Castro acknowledged the importance of the multifamily industry in meeting critical housing needs, the growing list of industry challenges and his priorities for addressing them. He also revealed that many of the industry's issues have become all too real to him, as he recently became a renter upon taking his new position with HUD.
The added bonus was that he revealed he was renting in a Gables community, eliciting a big round of applause from NMHC members and a warm welcome and thank you from Gables CEO Sue Ansel, who was in the audience.
"It's time for folks to take a brighter view of rental housing," Castro said.
With the overarching goal of adding more affordable units to the rental housing stock, Castro said the department was working to find ways to be more efficient and offset shrinking program budgets and limited resources. In particular, Castro said he was focused on continuing to reduce loan processing delays through an organizational restructuring and eliminating obstacles related to the department's low-income housing tax credit (LIHTC) pilot program.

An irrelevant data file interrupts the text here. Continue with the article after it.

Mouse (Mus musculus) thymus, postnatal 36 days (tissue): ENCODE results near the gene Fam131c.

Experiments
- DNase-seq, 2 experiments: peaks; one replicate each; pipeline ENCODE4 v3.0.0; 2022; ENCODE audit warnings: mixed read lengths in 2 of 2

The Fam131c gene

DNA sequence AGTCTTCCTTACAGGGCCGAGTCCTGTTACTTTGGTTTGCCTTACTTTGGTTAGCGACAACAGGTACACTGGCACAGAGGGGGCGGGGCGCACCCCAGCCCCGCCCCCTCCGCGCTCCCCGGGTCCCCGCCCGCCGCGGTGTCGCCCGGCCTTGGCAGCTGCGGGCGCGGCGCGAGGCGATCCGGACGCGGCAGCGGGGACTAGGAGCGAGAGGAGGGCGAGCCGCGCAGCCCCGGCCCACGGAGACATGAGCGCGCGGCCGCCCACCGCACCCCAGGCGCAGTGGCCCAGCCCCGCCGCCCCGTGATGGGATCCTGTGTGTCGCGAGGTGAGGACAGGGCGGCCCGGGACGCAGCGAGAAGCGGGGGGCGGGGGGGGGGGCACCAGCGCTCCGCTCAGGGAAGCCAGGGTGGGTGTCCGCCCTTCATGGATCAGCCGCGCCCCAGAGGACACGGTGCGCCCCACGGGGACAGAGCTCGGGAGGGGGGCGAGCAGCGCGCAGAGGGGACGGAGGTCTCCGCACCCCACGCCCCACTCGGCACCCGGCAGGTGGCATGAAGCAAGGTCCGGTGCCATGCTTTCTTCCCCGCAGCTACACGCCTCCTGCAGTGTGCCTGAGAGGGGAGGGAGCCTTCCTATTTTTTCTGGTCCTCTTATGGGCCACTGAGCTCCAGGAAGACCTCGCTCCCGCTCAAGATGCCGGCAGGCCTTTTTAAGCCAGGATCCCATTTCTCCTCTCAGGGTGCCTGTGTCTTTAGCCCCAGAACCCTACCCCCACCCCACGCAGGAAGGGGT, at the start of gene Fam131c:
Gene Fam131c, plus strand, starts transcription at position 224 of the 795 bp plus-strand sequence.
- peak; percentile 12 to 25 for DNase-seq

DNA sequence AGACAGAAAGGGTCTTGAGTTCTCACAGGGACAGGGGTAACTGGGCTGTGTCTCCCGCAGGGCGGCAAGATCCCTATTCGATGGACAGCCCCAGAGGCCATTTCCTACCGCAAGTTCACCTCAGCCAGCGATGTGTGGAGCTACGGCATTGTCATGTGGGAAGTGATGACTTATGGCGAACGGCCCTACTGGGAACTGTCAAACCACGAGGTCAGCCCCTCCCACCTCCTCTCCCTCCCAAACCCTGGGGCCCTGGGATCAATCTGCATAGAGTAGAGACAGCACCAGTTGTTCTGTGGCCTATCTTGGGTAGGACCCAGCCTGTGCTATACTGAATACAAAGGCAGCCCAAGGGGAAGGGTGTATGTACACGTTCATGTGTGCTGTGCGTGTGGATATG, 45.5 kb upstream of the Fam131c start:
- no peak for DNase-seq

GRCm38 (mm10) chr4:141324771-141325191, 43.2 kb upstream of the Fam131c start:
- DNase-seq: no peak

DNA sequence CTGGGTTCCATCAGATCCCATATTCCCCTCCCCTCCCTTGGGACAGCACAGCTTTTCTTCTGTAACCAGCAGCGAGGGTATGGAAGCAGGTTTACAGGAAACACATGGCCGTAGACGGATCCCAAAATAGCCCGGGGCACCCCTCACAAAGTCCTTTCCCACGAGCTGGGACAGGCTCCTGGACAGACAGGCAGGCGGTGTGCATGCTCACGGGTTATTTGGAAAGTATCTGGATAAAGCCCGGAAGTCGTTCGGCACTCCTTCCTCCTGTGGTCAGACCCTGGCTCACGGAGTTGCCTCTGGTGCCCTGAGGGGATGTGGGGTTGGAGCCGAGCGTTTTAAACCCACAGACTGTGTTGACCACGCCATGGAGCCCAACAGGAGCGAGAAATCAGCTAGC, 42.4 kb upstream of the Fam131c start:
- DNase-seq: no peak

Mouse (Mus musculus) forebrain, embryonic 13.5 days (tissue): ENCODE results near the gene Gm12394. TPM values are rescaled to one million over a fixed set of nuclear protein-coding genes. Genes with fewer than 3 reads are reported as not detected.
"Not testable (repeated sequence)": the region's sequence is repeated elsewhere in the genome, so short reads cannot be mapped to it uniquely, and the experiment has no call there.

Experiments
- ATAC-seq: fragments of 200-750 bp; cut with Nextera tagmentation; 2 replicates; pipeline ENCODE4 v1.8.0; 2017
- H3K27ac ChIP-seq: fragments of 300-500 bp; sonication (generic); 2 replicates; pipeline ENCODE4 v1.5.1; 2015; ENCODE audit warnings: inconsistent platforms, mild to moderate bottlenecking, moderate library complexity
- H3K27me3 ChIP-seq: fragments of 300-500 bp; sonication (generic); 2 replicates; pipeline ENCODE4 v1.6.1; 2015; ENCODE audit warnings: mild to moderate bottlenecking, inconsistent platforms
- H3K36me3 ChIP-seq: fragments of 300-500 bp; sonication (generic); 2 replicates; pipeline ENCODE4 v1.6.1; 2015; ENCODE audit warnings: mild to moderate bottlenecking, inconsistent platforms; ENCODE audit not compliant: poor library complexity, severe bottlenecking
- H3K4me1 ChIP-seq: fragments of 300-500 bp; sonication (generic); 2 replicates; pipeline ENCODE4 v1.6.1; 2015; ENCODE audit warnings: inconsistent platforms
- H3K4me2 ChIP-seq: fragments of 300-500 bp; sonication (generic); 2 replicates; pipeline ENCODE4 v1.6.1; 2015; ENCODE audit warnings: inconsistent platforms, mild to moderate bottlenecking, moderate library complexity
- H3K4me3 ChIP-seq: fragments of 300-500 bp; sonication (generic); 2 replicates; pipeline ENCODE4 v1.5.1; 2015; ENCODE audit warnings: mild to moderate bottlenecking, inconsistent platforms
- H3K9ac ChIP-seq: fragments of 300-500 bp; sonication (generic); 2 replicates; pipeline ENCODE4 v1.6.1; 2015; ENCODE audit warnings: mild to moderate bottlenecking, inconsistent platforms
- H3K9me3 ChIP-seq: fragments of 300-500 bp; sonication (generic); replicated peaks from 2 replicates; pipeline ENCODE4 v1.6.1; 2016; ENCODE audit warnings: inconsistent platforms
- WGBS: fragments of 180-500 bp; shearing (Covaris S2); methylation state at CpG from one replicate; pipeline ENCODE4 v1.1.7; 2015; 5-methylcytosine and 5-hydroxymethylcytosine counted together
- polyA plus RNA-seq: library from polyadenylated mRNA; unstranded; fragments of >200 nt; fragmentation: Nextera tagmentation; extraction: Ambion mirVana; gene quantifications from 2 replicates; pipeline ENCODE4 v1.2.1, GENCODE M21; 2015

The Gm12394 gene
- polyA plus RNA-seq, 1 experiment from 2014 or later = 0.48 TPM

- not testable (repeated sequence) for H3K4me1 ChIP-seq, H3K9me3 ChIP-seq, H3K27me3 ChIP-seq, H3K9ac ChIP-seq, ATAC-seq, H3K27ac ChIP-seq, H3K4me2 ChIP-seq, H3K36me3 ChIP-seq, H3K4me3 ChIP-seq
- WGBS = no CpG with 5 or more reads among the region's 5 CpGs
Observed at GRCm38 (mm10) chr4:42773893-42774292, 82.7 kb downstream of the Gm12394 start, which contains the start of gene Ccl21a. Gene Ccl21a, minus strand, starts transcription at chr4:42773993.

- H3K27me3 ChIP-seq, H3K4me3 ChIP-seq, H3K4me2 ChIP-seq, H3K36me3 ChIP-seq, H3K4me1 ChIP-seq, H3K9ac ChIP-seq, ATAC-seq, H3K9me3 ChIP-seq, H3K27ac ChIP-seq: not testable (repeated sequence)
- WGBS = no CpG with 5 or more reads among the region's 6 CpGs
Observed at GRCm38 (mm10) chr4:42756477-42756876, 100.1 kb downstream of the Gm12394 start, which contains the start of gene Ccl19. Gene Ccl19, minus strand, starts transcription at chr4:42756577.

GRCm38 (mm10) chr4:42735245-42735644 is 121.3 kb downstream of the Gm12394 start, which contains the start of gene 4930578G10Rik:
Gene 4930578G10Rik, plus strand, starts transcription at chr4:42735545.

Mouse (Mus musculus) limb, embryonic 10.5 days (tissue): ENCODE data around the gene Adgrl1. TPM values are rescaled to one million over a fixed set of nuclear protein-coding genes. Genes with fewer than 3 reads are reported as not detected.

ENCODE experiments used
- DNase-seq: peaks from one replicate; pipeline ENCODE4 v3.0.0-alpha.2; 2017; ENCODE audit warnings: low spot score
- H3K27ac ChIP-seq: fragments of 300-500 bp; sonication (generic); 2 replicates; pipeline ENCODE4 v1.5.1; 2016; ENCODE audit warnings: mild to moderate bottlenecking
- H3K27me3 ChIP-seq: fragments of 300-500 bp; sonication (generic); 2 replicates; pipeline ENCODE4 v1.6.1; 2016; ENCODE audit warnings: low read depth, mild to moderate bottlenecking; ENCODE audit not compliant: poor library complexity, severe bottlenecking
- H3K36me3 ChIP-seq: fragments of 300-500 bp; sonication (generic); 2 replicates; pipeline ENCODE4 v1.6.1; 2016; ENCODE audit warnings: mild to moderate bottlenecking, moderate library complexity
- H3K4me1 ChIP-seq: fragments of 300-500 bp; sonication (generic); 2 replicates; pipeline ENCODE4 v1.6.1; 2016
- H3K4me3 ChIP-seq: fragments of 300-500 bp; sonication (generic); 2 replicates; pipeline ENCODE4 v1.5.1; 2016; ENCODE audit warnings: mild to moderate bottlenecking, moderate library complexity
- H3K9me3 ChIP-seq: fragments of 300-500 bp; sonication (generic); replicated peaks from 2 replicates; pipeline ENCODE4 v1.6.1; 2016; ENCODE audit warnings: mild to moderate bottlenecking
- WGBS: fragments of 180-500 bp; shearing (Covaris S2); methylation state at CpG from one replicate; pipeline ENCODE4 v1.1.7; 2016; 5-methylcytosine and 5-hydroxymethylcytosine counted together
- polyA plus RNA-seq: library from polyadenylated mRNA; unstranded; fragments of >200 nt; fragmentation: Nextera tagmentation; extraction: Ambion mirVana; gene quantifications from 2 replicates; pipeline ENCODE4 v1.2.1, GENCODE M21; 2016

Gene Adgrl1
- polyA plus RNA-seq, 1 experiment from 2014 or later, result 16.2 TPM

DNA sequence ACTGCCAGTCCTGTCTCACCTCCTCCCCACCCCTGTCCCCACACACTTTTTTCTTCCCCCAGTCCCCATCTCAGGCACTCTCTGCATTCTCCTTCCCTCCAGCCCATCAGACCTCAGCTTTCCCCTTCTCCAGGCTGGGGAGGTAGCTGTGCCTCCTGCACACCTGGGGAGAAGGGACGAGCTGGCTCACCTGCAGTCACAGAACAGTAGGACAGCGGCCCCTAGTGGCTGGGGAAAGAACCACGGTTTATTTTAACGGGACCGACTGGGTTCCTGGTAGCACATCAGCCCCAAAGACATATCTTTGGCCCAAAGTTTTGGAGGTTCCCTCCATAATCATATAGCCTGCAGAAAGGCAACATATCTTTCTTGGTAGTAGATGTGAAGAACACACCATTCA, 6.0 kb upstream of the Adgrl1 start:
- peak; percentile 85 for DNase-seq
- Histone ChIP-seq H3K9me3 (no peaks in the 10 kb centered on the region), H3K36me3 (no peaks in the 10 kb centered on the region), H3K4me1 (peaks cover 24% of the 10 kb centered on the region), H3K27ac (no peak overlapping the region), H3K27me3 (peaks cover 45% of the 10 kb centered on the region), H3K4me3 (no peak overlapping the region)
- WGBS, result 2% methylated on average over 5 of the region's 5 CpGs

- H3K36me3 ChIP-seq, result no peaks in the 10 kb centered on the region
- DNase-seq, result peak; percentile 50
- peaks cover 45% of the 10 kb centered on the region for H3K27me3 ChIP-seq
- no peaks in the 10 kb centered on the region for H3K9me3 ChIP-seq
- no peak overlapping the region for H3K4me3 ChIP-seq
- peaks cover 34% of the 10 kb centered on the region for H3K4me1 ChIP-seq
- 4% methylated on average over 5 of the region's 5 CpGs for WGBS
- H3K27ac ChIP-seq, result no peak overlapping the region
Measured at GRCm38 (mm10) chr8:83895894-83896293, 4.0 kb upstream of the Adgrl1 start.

Moreover, Castro said he would be working to help the industry "think outside the box" on issues like RAD and risk sharing. "Our nation's public housing is falling apart," he said. "We are losing 10,000 units of public housing to disrepair every year."
However, given the overwhelming capital improvement needs, preserving public housing is tough in this strained fiscal environment. "The answer is RAD [Rental Assistance Demonstration program]," Castro said. "We have applications for 180,000 units. But the challenge is we only have authority for 60,000 units. We have asked Congress to expand authority."
Castro also said he supported the Johnson-Crapo housing reform bill in that, if passed, it would establish a National Housing Trust Fund for affordable housing, calling it an "unprecedented opportunity that we cannot let go to waste."
He added that the department would be looking for more ways to promote clean technology, highlighting the Administration's expansion of the Better Buildings Challenge to multifamily.
"I, and those of us at HUD, want to work with you," Castro told NMHC members. "We share a common goal: We want to see to it that there is more housing out there. And that there is a rental unit out there that fits someone's needs."
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